One of my favorite genres to dissect a headphone's presentation, oddly enough, is Afrobeat music. Reason being that it's fairly minimalist. There's a beat, there's a voice, but most importantly, the production quality is amazing. In Damages by Tems the first thing I noticed was that I could hear the texture in her voice much better than on the HD 6XX and the instances of scattered percussion sounded much more life-like. I could even hear her part her lips 10 seconds into the song.
Speaking of texture...
String instruments in particular have never sounded so good. The fretless family of string instruments (violin, viola, cello, etc.) have a wonderful texture when played with a bow. One string instrument in particular is notoriously difficult to get correct: the cello. The cello presents a particular challenge because it has a beautiful mid-range, but many headphones struggle with presenting the lower frequencies which leaves it feeling inorganic.
One by Apocalyptica is a cello only cover of the Metallica song by the same name. It's my go-to song when analyzing cello presentation. I'm looking for three things when I listen to this song:
(b). low end presence
(c). hidden details like the musicians accidentally hitting the handle of their bow against the cello which happens a lot towards the final portion of the song.
Most headphones check the box on one or two of those qualities but I'm happy to say that the JM OCD Extreme Stealth gets it right. The trifecta is all there. The texture, the lower frequency, and the detail; it genuinely sounds like I'm in a theatre listening to the performance which is hard to do. Since this headphone has a heavy focus on bass I was expecting this song in particular to sound "stuffy" and cramped, but that's not the case here. Instead it sounds open, to the point where I feel like I can visualize in my mind's eye the dimensions of the room they recorded the song in. This headphone gives a great impression of dimensionality which is a perfect segue into the next portion: soundstage.
The soundstage in this headphone is also unique. The only way I can describe it is by saying that the soundstage is genuine. What do I mean by that? I mean that the soundstage doesn't exaggerate a sense of space, nor does it feel confined in a box. Is the song recorded with the intention of conveying space? If it is then the soundstage is vast, if it's recorded intimately then the song will sound intimate. This is another quality that I haven't heard in a headphone before. It is because of that quality that I feel like this headphone can lend a different lens to view music with.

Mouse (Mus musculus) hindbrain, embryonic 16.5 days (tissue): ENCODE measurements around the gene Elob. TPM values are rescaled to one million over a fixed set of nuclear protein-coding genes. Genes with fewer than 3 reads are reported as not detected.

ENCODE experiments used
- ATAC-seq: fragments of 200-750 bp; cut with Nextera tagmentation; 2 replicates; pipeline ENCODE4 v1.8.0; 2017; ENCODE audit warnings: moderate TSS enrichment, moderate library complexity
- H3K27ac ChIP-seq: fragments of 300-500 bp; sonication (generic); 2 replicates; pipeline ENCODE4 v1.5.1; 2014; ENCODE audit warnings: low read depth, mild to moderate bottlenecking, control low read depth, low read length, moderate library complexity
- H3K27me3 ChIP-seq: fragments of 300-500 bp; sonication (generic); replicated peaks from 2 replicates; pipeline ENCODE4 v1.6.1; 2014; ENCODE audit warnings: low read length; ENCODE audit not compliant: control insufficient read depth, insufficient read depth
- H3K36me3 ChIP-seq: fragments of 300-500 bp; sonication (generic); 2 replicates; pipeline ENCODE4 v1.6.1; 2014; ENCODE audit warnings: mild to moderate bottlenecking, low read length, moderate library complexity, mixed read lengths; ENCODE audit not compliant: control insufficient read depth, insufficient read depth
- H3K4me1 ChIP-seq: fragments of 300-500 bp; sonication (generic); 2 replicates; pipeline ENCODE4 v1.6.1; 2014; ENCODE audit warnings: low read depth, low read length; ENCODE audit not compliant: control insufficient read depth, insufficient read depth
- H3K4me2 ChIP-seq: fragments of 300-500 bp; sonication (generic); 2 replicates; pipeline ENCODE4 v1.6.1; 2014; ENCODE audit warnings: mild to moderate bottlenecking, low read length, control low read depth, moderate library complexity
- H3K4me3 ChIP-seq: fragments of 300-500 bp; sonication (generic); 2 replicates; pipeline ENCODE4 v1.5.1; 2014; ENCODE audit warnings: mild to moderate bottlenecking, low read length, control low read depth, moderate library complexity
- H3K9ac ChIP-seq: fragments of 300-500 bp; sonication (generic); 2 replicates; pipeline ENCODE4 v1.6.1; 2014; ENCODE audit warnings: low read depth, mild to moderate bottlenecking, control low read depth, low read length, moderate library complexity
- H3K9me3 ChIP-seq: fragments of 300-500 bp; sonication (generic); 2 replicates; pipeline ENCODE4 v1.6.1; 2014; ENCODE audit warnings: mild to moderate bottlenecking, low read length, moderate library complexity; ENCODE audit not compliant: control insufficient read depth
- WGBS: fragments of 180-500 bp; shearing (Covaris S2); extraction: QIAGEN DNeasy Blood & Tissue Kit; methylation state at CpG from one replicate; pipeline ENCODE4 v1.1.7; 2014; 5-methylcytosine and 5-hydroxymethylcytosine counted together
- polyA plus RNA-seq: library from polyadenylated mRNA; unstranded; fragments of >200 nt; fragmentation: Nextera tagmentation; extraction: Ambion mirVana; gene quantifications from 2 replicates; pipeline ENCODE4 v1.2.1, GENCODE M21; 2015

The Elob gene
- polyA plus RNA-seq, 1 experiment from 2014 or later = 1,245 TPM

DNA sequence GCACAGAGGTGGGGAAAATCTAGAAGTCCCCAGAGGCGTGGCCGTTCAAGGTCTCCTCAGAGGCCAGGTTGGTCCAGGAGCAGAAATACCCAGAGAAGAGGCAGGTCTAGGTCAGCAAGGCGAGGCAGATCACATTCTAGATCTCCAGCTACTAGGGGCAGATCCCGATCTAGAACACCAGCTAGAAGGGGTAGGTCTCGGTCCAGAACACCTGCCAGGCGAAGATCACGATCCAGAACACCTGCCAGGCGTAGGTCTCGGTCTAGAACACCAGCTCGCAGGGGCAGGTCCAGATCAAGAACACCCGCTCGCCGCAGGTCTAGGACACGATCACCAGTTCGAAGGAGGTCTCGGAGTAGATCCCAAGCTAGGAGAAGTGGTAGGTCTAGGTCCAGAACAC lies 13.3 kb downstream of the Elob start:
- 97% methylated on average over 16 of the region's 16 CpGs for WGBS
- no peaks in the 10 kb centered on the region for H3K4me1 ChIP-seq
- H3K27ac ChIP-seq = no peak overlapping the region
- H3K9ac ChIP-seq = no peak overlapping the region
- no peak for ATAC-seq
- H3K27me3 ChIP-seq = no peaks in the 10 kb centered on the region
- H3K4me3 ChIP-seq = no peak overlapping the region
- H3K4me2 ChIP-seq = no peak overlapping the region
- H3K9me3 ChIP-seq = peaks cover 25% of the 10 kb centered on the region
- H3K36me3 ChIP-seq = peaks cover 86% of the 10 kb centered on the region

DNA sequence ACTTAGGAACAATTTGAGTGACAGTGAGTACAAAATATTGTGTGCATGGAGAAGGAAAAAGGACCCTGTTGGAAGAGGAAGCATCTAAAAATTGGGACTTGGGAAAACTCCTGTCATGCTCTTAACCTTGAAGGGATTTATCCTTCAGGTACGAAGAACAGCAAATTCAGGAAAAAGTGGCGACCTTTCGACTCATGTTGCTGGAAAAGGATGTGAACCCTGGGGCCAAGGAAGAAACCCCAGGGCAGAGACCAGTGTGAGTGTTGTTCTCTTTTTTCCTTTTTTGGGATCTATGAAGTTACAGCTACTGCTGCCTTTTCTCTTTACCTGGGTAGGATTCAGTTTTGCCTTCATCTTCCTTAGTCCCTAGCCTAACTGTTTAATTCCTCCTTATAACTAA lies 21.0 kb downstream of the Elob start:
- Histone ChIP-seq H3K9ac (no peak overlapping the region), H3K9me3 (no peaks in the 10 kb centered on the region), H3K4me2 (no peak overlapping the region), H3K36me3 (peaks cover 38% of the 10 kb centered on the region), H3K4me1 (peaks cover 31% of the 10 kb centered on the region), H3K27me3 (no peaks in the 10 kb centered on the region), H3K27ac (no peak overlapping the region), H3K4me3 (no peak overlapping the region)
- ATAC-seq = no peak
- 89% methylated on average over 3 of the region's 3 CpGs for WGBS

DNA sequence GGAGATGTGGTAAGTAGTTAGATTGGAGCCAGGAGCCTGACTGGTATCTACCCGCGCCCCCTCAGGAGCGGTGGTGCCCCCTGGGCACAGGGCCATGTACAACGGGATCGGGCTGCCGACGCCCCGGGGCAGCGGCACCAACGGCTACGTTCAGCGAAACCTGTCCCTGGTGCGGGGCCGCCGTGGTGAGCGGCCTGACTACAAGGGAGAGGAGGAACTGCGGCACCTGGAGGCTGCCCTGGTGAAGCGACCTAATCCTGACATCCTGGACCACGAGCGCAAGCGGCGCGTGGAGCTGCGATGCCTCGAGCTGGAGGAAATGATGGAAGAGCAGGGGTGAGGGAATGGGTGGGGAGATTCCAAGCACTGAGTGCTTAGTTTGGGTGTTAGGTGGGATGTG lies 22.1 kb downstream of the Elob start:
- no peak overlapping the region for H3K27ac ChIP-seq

Consequently, the imaging on this headphone is amazing.
There's a wonderful country song that I love to listen to in order to get a good understanding of how different speakers or headphones present soundstage/imaging called Hold On by Amber Rubarth. The song features a number of instruments and I can pinpoint with precision where on the stage (or recording booth) the musicians are.
The last part of the frequency response range is the treble region, and what I can appreciate from the JM OCD Extreme Stealth's is that the treble is tame. At no point did the high-end sound sibilant or hot; I never felt the need to turn down the volume because of sibilance which is a common problem I have with most Hifiman headphones.
If I had to succinctly capture my thoughts on this headphone it would be as follows: "this is the sound signature I've always dreamed of."
I used to think that there's always a trade-off between bass and detail.
I used to think that you'll never find a headphone that has both booming bass, and silky smooth mid-range detail.
I used to.
What John Massaria has done here is remarkable. He's somehow been able to create something that confounds my understanding. This mod of the HE-R9 is one of, if not the most, fun headphone I have ever had the pleasure of listening to; and I've owned or had extended listening time with a decent number of good headphones such as
- Hifiman HE1000
- Focal Clear/Elex
- Modhouse Argon Mk3
- ZMF Eikon
- ZMF Atticus
Because I've said so many positive things about this headphone I feel it necessary to mention that John has not asked me to write a review; I am doing so because I genuinely want others to experience his work.
Still, I want to say thankyou to John for making these headphones, your passion and dedication to the craft is astounding, and I will be keeping an eye out for any of your new projects.
Keep up the good work.